The movie “Trumbo” is well done and entertaining. Because Bryan Cranston is brilliant and Hollywood has always adored itself, it may fare well during the upcoming awards season.
The story is set during the Cold War era when conservatives in Congress saw Communist conspiracies lurking in every shadow. The movie industry, then as now, contained a high percentage of sympathetic limousine liberals.
Decorated screenwriter and novelist Dalton Trumbo was among those subpoenaed to testify before the House Un-American Activities Committee. He refused and was found at trial to be in contempt of Congress, for which he spent 11 months in federal prison.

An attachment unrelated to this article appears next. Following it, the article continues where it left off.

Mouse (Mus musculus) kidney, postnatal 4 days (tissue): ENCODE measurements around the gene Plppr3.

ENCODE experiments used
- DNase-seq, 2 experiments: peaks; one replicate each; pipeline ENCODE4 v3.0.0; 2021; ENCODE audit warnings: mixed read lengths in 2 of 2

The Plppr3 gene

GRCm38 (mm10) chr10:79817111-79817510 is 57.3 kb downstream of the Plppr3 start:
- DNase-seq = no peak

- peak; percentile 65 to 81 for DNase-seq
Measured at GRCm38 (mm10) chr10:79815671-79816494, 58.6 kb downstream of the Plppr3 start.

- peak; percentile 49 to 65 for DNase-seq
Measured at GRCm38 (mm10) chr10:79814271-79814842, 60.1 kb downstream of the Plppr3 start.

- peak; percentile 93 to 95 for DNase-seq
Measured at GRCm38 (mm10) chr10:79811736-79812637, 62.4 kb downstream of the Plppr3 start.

Trumbo and some of his contemporaries were blacklisted, and the big studios refused to hire them, curtailing or ending their careers. Some worked under pen names. Trumbo was the first to beat the blacklist. His name was on “Exodus” for Otto Preminger and “Spartacus” for Kirk Douglas. Both were released in 1960.
Such was Trumbo’s talent that he was winning awards long after he passed away in 1976.
In 2011, he was given full writing credit – and the Oscar – for the 1953 romantic comedy “Roman Holiday.” (Ian McLellan Hunter served as a “front” for Trumbo when the script was submitted to Paramount.)
The star of the “McCarthy Era,” Wisconsin Senator Joseph McCarthy, didn’t live to see the end of it, passing away in 1957 at 48. Feel free to make your own determinations whether the State Department was infested with Communist sympathizers, as he claimed.
But consider this: The rumors, accusations and innuendo that ruled the McCarthy Era have returned. When people with conservative leanings are denied promotions in newsrooms or on college faculties, liberals cheer. Then they go out to see “Trumbo” without considering the parallels, much less the irony.